Six healthy, heat-acclimatized subjects were exposed to different hot and humid environments in a climatic chamber and sodium, potassium, and chloride concentrations in their sweat, urine, and blood were determined. The concentration of potassium in sweat was found to be considerably higher than that in the plasma, whereas that of sodium and chloride was very much lower. The concentration of potassium in urine was also 8-12 times higher than that in the plasma as compared to 0.5 to 1.5 times higher for sodium and chloride. The total daily computed losses of potassium in sweat and urine, of a person working in severe heat in the tropics, can be about 116 mEq as against a dietary intake of 97 mEq/d, thereby resulting in negative potassium balance. The potassium depletion in sweat, even in acclimatized Indians, is thus heavy and is likely to play an important role in the causation of heat-illness.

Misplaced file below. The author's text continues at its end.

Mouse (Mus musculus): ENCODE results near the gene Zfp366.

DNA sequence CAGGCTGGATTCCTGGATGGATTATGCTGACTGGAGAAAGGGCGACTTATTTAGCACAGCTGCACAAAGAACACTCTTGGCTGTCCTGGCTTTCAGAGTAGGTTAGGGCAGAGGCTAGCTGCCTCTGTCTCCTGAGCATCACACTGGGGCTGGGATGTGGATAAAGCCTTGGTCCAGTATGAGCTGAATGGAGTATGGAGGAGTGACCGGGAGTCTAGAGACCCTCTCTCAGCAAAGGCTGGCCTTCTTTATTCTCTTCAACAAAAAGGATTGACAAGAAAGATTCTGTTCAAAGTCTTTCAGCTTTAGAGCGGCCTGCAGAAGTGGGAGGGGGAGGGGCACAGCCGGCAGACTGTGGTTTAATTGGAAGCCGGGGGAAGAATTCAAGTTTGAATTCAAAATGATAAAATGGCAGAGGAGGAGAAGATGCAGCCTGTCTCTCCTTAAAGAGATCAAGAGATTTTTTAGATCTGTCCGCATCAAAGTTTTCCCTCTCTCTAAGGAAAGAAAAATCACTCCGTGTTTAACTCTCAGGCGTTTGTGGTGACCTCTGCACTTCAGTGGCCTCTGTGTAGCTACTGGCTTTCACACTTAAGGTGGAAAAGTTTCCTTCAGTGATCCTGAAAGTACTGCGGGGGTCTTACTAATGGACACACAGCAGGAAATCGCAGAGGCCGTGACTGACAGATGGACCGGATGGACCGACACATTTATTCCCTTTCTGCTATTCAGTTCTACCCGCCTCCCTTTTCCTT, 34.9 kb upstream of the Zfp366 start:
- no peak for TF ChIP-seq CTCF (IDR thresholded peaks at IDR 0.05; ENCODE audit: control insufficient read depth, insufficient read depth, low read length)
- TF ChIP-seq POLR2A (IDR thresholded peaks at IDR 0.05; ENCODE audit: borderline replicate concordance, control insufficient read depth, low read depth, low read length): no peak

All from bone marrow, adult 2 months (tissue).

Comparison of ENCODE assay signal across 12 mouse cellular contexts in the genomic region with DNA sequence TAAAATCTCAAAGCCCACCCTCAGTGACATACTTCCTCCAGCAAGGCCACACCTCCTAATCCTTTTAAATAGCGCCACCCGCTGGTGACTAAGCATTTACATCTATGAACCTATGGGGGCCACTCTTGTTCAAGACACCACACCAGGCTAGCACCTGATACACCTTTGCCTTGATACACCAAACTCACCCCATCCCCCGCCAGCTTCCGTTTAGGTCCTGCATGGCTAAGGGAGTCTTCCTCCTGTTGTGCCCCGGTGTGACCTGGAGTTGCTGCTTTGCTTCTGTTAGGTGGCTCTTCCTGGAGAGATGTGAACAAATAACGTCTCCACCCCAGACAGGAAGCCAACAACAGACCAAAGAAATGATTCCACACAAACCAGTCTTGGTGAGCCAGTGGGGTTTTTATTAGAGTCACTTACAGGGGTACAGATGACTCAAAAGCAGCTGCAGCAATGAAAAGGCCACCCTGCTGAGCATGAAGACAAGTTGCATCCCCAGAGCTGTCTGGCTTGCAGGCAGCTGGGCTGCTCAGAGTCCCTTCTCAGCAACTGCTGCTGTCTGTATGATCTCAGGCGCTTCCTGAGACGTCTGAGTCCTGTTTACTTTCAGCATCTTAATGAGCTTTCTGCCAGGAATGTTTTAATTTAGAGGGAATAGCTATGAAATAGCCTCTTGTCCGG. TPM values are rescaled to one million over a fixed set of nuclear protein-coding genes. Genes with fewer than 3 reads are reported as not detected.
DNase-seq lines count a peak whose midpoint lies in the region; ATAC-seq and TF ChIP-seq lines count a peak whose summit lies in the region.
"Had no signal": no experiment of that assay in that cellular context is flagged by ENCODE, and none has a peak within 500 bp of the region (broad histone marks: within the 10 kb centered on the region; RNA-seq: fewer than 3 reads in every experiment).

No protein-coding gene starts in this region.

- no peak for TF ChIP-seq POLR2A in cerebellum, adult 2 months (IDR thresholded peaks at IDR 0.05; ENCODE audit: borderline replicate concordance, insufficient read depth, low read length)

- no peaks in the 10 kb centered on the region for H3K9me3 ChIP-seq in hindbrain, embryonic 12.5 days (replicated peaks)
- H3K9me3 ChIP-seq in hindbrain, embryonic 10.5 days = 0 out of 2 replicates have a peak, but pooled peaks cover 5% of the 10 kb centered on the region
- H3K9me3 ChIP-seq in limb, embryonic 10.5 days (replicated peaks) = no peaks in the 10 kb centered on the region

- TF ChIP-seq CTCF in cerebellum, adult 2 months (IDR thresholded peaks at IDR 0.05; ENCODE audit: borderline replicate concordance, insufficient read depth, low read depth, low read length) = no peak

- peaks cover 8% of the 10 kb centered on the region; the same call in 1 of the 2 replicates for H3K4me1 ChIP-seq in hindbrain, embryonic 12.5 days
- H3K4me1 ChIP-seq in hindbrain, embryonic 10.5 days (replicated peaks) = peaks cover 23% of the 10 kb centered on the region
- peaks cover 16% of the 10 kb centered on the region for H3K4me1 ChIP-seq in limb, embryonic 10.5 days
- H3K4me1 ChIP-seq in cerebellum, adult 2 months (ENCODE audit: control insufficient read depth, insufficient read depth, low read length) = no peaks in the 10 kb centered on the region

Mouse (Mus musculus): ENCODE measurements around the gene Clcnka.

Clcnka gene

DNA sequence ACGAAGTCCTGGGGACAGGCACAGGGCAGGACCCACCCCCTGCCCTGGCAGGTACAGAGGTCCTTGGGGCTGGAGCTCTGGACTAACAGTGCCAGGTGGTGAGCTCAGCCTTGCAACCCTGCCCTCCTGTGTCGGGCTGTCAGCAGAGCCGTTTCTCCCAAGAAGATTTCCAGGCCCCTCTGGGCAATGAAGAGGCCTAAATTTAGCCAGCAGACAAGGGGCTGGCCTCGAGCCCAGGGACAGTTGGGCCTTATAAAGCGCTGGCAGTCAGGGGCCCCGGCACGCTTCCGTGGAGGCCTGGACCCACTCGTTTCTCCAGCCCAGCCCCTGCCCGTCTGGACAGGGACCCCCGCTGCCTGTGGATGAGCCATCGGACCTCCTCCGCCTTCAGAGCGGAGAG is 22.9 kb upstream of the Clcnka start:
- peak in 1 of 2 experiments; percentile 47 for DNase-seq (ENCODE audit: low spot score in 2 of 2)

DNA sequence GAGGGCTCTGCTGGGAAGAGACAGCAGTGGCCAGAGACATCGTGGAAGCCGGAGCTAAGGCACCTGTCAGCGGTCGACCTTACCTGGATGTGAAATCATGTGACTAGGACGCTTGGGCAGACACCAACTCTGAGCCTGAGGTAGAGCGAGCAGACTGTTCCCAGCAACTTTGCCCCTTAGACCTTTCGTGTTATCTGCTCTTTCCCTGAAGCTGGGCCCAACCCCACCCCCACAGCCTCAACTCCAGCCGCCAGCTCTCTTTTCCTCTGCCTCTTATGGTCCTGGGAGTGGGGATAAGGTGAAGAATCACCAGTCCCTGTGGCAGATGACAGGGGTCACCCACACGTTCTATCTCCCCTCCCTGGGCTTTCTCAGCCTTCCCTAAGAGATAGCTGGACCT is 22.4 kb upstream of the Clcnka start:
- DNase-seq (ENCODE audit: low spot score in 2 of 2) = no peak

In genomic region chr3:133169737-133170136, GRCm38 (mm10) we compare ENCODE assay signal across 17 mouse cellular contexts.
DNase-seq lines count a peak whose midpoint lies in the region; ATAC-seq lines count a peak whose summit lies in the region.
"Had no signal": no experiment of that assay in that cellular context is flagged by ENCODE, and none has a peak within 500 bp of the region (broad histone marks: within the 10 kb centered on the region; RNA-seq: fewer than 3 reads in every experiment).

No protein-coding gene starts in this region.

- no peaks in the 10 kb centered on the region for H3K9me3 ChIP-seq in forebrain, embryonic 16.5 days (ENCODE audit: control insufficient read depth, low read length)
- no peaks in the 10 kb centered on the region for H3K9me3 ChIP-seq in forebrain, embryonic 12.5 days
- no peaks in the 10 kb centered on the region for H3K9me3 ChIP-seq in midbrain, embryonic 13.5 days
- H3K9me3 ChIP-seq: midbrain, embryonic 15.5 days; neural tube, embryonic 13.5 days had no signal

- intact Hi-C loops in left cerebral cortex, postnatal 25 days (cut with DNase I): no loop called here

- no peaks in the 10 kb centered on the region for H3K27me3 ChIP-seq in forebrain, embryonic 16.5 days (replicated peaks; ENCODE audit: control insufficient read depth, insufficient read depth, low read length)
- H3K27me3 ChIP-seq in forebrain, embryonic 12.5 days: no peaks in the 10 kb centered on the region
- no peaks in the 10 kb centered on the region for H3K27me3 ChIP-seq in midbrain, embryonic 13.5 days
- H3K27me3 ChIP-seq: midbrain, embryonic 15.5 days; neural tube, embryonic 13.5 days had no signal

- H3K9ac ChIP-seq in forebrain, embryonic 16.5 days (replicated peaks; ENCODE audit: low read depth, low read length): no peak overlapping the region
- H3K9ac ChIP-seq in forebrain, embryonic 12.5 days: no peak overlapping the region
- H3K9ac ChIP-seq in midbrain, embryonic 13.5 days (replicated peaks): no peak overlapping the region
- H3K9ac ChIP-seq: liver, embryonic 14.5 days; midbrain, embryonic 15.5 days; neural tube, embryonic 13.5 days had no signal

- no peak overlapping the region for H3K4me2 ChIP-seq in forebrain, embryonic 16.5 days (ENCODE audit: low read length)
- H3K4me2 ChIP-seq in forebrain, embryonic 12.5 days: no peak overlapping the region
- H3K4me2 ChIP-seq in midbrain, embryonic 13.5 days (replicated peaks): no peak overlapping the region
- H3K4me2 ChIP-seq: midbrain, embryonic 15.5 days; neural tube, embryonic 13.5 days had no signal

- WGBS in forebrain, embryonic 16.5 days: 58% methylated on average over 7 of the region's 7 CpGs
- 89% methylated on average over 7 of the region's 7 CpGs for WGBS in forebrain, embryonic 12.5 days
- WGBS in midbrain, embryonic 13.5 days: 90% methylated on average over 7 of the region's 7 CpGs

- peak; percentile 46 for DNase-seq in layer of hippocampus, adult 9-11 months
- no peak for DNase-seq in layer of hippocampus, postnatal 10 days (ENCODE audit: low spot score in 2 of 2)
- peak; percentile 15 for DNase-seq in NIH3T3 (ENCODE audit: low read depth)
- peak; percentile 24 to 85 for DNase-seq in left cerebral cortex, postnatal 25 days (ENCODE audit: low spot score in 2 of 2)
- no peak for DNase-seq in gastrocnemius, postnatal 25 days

Malhotra MS, Sridharan K, Venkataswamy Y. Potassium losses in sweat under heat stress. Aviat Space Environ Med. 1976 May